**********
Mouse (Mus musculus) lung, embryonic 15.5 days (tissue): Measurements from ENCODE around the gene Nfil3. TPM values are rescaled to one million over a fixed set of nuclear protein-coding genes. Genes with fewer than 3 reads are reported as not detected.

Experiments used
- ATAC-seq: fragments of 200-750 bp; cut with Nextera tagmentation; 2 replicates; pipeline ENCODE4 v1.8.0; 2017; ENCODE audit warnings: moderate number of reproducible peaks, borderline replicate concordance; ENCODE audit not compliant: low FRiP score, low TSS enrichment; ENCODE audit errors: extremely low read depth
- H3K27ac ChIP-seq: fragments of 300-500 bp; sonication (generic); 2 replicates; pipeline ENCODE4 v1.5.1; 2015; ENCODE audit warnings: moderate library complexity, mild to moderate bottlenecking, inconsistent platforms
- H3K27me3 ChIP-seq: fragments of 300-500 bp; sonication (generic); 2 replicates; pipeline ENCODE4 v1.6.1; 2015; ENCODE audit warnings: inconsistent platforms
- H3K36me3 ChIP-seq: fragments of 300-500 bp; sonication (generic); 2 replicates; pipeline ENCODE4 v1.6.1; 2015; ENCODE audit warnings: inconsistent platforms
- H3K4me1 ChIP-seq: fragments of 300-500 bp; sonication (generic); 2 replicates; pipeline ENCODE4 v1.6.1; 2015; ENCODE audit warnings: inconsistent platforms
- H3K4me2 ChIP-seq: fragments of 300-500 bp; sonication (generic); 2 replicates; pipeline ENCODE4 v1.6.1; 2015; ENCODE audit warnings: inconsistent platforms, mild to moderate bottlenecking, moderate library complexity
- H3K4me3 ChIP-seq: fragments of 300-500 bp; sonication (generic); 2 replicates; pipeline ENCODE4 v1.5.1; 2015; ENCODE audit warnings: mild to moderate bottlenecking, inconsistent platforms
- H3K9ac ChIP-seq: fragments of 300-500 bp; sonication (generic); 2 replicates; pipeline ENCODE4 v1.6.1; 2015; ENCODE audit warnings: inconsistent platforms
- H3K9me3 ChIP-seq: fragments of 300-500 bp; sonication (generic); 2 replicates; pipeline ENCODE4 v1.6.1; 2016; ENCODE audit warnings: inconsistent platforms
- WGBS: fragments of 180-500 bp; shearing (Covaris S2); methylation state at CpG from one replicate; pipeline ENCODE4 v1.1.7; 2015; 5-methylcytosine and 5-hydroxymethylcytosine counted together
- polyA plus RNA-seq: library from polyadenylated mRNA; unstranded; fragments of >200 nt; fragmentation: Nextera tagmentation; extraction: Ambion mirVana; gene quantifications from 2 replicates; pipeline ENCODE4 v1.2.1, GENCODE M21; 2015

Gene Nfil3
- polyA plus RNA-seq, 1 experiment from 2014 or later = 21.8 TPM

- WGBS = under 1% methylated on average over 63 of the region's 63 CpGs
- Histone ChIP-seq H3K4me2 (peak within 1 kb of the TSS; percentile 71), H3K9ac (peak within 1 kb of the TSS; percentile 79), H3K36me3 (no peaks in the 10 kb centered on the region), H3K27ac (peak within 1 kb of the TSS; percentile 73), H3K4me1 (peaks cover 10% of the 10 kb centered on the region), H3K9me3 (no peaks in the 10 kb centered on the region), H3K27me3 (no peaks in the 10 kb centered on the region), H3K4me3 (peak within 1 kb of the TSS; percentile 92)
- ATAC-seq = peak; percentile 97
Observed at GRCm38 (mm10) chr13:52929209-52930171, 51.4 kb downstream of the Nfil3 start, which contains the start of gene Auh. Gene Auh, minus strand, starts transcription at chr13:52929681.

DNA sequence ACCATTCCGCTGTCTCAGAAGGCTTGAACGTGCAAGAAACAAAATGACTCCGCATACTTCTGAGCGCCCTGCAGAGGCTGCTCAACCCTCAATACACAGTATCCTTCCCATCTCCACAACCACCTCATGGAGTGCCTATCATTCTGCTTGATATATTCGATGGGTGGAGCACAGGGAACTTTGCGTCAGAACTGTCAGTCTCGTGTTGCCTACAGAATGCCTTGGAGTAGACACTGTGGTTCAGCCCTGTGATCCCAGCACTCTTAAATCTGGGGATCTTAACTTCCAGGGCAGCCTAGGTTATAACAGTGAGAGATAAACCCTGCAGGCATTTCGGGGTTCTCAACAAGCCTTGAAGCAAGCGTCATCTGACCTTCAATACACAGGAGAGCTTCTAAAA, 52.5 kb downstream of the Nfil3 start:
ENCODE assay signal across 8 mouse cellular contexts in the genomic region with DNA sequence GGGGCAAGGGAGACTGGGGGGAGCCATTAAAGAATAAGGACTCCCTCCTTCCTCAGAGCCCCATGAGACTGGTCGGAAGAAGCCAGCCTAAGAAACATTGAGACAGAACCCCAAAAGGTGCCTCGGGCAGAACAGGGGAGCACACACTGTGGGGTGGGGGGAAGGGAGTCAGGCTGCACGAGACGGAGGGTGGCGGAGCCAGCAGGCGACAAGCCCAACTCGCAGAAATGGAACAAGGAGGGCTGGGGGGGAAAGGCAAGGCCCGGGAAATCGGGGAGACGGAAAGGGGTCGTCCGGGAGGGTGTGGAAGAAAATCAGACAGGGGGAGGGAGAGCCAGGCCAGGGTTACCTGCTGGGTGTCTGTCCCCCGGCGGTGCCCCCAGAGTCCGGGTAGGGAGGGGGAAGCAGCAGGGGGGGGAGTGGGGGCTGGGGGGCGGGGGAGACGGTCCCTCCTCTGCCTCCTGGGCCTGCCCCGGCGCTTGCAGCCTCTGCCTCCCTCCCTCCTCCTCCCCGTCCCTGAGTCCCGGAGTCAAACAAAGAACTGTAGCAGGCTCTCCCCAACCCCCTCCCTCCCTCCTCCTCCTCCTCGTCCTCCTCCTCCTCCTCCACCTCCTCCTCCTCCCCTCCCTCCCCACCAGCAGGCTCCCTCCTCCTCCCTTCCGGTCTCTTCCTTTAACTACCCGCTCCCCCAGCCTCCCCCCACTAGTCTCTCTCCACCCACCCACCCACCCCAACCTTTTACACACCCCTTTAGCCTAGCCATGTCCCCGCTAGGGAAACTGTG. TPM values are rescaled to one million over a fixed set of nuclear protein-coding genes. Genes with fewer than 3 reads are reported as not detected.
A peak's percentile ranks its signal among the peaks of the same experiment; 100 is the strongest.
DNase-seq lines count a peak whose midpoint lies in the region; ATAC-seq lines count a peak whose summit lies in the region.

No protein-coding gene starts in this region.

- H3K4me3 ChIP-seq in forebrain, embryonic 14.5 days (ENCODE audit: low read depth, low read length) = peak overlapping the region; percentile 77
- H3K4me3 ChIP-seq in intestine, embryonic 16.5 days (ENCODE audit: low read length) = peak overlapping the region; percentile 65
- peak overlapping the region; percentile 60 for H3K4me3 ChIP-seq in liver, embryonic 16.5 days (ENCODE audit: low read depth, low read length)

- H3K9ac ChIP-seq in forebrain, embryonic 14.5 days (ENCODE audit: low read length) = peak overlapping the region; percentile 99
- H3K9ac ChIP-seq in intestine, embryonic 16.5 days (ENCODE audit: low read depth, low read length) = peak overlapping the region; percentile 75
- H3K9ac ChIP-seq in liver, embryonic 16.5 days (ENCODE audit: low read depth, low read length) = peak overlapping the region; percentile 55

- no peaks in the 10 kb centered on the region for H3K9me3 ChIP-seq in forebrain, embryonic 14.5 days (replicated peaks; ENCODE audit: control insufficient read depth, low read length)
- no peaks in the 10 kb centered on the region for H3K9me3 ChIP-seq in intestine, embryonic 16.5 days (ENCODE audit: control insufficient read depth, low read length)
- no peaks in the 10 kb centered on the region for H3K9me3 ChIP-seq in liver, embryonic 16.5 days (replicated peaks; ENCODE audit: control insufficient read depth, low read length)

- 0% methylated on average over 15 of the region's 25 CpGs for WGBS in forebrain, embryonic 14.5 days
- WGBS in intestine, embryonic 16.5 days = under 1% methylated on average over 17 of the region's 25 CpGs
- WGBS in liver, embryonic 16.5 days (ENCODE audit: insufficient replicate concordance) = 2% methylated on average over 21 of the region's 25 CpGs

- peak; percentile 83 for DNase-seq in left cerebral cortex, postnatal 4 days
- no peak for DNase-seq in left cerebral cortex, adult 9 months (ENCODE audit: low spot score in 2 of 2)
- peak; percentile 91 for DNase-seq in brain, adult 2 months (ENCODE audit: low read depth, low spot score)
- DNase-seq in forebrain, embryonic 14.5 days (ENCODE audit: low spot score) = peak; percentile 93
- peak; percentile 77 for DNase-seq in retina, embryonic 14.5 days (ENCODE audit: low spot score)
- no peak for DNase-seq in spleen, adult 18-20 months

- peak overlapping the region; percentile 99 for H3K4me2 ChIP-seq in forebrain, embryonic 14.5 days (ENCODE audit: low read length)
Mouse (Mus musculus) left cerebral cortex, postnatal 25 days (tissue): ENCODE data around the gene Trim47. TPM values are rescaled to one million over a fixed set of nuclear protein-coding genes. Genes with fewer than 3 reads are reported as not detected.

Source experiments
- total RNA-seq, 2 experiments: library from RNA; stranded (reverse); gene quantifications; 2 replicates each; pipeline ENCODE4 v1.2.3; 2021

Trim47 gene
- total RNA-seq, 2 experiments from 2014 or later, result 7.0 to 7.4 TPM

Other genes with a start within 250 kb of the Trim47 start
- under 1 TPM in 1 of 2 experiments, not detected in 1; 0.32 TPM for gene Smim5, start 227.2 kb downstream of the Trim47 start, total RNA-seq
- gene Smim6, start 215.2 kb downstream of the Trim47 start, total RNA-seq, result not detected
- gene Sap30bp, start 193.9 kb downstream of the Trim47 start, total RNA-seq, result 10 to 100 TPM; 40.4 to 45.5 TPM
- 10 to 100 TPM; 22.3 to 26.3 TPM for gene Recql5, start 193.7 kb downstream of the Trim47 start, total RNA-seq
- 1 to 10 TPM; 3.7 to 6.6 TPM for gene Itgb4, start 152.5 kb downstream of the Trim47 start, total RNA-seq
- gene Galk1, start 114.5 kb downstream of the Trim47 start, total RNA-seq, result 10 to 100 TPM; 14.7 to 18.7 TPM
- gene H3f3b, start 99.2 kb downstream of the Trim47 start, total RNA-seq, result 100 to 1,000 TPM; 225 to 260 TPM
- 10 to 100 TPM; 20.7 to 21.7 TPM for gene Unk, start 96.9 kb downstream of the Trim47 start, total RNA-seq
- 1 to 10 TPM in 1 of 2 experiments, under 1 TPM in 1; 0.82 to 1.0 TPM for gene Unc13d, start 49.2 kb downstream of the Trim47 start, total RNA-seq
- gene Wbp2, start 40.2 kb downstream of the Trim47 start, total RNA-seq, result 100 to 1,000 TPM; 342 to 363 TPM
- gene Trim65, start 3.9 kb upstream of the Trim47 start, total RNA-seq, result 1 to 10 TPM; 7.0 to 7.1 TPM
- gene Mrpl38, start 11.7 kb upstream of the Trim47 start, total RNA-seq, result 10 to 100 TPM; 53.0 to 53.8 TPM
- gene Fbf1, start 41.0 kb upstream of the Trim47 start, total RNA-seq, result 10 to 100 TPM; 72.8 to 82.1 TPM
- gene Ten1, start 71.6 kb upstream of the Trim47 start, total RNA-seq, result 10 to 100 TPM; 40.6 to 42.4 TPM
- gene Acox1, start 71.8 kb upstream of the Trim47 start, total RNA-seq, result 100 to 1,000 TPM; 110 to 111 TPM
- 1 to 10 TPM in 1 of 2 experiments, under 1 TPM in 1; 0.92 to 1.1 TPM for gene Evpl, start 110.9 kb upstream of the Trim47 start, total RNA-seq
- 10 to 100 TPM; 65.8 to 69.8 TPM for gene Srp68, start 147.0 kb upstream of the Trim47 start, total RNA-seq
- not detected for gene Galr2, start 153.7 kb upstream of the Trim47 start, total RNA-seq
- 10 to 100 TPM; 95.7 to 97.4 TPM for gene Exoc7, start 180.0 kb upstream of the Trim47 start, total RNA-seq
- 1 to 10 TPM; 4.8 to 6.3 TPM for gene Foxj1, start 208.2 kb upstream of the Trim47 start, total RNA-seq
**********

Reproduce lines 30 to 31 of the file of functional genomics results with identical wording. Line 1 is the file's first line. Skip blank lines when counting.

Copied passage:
- H3K9ac ChIP-seq in liver, embryonic 16.5 days (ENCODE audit: low read depth, low read length) = peak overlapping the region; percentile 55

- no peaks in the 10 kb centered on the region for H3K9me3 ChIP-seq in forebrain, embryonic 14.5 days (replicated peaks; ENCODE audit: control insufficient read depth, low read length)